Young Woman with a Water Pitcher, ca. 1662
Johannes Vermeer (Dutch, 1632–1675)
Oil on canvas; 18 x 16 in. (45.7 x 40.6 cm)
Marquand Collection, Gift of Henry G. Marquand, 1889 (89.15.21)
In most of his early paintings, Vermeer offers a sympathetic view of women in service to someone else (whether Diana, Christ, a customer, or the mistress of a household). However, the artist's mature works are mainly concerned with courtship or with the type of woman to whom the seventeenth-century owner of such a picture might pay court. The subject here is an ideal woman in an ideal home, where beauty, luxury, and tranquility coexist. The map and jewelry box suggest worldliness, but the silver-gilt basin and pitcher would have been recognized (despite their expense) as a traditional symbol of purity. The linen scarves covering the woman's head and shoulders were usually worn during a morning toilette.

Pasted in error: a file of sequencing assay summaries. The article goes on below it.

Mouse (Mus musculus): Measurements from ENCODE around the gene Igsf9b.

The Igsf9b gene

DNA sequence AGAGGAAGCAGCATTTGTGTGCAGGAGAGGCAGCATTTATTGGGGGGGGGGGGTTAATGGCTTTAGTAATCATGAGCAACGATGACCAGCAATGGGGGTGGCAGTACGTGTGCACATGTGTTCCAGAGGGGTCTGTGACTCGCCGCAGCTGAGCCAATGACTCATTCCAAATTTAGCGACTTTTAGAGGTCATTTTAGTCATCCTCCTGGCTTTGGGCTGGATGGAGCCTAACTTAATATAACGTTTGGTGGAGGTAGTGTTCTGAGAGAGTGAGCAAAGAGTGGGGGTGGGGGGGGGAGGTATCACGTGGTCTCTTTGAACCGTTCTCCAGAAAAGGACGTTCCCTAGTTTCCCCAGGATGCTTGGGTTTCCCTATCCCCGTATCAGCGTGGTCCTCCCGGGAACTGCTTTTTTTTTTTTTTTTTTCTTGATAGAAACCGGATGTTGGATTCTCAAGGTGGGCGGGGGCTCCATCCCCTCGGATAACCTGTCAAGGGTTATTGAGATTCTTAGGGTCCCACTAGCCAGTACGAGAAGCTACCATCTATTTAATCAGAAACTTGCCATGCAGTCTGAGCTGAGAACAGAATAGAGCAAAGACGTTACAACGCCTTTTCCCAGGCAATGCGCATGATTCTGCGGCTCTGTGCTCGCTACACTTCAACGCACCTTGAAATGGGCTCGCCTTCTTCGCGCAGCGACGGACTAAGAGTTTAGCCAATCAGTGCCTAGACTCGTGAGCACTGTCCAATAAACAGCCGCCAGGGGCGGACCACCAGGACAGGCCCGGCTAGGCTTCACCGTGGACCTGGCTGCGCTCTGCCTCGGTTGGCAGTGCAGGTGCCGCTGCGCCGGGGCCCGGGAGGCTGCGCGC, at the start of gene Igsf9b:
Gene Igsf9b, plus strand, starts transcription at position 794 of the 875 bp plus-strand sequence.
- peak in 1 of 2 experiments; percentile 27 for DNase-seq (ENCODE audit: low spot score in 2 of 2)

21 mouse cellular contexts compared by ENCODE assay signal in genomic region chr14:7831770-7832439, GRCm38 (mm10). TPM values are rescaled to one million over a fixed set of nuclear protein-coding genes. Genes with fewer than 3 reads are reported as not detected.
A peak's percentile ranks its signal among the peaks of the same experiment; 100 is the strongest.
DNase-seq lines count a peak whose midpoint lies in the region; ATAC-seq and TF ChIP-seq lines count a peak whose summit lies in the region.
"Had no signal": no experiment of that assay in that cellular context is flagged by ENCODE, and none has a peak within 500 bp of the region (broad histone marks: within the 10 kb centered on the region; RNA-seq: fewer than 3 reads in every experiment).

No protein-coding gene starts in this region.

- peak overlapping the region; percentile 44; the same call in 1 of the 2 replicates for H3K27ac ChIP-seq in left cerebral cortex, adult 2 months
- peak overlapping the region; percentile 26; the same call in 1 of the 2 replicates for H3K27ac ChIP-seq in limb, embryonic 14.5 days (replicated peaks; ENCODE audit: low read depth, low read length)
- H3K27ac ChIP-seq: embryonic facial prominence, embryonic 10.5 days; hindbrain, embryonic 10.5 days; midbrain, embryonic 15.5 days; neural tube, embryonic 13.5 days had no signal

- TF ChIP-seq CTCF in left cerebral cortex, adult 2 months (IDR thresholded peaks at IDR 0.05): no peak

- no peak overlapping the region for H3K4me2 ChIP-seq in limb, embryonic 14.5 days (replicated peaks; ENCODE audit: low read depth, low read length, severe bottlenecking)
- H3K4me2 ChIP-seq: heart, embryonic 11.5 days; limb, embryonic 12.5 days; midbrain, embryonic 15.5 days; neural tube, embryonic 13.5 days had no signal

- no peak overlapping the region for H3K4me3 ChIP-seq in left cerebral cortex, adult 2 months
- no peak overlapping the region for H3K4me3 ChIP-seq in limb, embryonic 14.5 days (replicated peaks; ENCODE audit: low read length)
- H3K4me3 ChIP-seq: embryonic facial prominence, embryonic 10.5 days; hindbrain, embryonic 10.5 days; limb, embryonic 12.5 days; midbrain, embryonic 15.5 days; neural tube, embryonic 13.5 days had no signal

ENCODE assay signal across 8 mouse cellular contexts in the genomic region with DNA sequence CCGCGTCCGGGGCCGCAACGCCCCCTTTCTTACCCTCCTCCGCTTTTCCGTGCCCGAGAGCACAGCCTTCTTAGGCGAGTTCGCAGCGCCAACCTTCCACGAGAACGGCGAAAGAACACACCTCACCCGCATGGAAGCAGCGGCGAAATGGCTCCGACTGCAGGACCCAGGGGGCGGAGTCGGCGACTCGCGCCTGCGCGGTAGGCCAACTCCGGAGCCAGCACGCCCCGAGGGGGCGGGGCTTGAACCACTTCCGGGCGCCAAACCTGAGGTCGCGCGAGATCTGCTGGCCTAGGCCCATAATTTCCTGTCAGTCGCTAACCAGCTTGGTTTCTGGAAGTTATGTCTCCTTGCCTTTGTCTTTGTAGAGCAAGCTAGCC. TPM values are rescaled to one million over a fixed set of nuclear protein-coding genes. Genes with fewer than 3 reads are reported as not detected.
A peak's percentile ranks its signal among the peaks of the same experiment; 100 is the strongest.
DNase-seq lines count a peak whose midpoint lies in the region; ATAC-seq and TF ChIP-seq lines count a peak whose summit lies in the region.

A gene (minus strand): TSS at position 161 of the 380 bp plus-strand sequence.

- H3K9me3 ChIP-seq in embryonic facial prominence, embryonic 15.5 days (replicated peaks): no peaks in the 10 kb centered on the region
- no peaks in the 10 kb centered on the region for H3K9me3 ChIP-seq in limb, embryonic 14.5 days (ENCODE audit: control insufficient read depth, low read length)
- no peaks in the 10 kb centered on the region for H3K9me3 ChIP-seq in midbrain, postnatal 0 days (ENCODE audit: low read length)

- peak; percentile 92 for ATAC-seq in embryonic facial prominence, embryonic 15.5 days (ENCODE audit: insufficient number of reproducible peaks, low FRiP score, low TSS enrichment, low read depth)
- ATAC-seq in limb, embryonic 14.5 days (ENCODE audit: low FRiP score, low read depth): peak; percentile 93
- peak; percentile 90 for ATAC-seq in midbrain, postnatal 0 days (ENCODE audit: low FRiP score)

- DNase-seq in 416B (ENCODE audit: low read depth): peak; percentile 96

The change in style between The Milkmaid and this painting of about five years later is considerable and coincidentally reflects their different subjects: an earthy woman described in tactile and sculptural terms, and an idealized beauty treated like a vision, an optical pattern of colors, flat shadows, and remarkable effects of light.